Under state law, school districts are required to provide these students, if they are age 16 and older, with an instructional program "only if the child expressed interest," according to Scott Brohinksy, legislative assistant to the state education commissioner.

"The onus was on the child to request" the service and the district had to comply, Mr. Brohinsky said.

The new measure, which was recently approved by the legislature's education committee, would allow school officials to decide whether they will provide the educational services, according to Mr. Brohinsky. Mr. Brohinsky said the bill was meant to apply to situations in which there is concern about the safety of the person who would have to provide the outside educational services.

Connecticut students would be re-quired to attend school at age 5 rather than at age 7 under a controversial bill pending before the state's General Assembly.

If the bill is approved, Connecticut would have the lowest minimim school age in the nation. No other state has lowered its mandatory-attendance age below age 6, according to the Education Commission of the States.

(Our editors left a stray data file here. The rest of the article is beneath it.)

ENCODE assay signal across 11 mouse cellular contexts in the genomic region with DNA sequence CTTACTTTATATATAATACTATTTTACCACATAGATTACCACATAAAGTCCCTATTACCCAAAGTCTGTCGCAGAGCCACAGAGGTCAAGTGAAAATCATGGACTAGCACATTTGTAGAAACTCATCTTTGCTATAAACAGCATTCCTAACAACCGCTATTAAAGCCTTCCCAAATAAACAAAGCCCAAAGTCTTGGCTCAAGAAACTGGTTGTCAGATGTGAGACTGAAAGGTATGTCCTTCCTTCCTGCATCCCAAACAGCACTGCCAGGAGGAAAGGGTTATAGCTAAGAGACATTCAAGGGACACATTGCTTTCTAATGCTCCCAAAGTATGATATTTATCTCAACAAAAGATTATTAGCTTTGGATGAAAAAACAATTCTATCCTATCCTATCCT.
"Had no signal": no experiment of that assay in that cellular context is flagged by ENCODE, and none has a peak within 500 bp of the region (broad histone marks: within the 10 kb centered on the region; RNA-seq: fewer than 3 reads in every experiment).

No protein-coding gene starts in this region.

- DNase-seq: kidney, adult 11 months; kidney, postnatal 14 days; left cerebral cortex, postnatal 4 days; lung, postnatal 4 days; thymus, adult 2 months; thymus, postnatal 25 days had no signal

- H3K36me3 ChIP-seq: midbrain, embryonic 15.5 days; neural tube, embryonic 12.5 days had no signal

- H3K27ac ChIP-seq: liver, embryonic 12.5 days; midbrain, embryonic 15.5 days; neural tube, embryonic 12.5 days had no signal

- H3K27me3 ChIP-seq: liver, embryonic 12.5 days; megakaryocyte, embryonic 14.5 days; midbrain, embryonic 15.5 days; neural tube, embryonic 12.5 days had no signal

The state board of education, which proposed the bill, maintains that students will benefit from starting school at a younger age.

"The earlier you get children into school, the better it is educationally for those children down the line," said Scott Brohinsky, the department's legislative director.

Not everyone agrees. "We're concerned about children who are immature, whose parents decide that they are not ready for kindergarten at age 5," said Pamela Granucci, president of the Kindergarten Association of Connecticut, a group of about 200 teachers.

Opponents also contend that the proposed bill would penalize working parents who currently place their 5-year-old children in all-day day-care centers. Since Connecticut schools must provide only a half-day of kindergarten, Ms. Granucci said, those parents would have to to find alternate forms of child-care.

SUBJ:
Districts News Roundup

Education Week
Volume 2, Issue 27, March 30, 1983, p 3

Copyright 1983, Editorial Projects in Education

Districts News Roundup

Teachers in the Nanticoke (Pa.) Area School District--angered by the district's moves to force them to stay in the classroom--began their second official strike of the school year early this month. As of last week, the strike continued.